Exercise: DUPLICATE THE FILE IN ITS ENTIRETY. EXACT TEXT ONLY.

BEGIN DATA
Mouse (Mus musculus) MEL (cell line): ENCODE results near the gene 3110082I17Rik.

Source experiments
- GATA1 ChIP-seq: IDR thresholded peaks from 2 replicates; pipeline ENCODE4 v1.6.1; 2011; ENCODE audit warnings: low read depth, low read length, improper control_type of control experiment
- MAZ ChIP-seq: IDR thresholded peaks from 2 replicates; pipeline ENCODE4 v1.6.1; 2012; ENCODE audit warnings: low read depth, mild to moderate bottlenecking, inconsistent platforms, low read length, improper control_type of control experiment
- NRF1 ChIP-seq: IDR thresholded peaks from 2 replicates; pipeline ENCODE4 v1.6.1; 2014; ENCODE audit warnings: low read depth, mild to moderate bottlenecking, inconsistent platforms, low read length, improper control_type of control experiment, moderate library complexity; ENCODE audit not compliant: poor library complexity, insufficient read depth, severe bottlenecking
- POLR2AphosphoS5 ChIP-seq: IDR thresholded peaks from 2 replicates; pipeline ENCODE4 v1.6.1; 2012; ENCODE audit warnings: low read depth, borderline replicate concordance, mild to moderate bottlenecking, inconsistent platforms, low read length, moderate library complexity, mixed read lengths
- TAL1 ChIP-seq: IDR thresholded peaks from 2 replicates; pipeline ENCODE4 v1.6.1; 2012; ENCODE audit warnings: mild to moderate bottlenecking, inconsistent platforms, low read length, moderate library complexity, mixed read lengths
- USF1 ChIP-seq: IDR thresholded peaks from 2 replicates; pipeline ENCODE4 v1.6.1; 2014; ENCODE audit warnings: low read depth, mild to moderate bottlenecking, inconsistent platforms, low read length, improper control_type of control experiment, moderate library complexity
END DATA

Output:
Mouse (Mus musculus) MEL (cell line): ENCODE results near the gene 3110082I17Rik.

Source experiments
- GATA1 ChIP-seq: IDR thresholded peaks from 2 replicates; pipeline ENCODE4 v1.6.1; 2011; ENCODE audit warnings: low read depth, low read length, improper control_type of control experiment
- MAZ ChIP-seq: IDR thresholded peaks from 2 replicates; pipeline ENCODE4 v1.6.1; 2012; ENCODE audit warnings: low read depth, mild to moderate bottlenecking, inconsistent platforms, low read length, improper control_type of control experiment
- NRF1 ChIP-seq: IDR thresholded peaks from 2 replicates; pipeline ENCODE4 v1.6.1; 2014; ENCODE audit warnings: low read depth, mild to moderate bottlenecking, inconsistent platforms, low read length, improper control_type of control experiment, moderate library complexity; ENCODE audit not compliant: poor library complexity, insufficient read depth, severe bottlenecking
- POLR2AphosphoS5 ChIP-seq: IDR thresholded peaks from 2 replicates; pipeline ENCODE4 v1.6.1; 2012; ENCODE audit warnings: low read depth, borderline replicate concordance, mild to moderate bottlenecking, inconsistent platforms, low read length, moderate library complexity, mixed read lengths
- TAL1 ChIP-seq: IDR thresholded peaks from 2 replicates; pipeline ENCODE4 v1.6.1; 2012; ENCODE audit warnings: mild to moderate bottlenecking, inconsistent platforms, low read length, moderate library complexity, mixed read lengths
- USF1 ChIP-seq: IDR thresholded peaks from 2 replicates; pipeline ENCODE4 v1.6.1; 2014; ENCODE audit warnings: low read depth, mild to moderate bottlenecking, inconsistent platforms, low read length, improper control_type of control experiment, moderate library complexity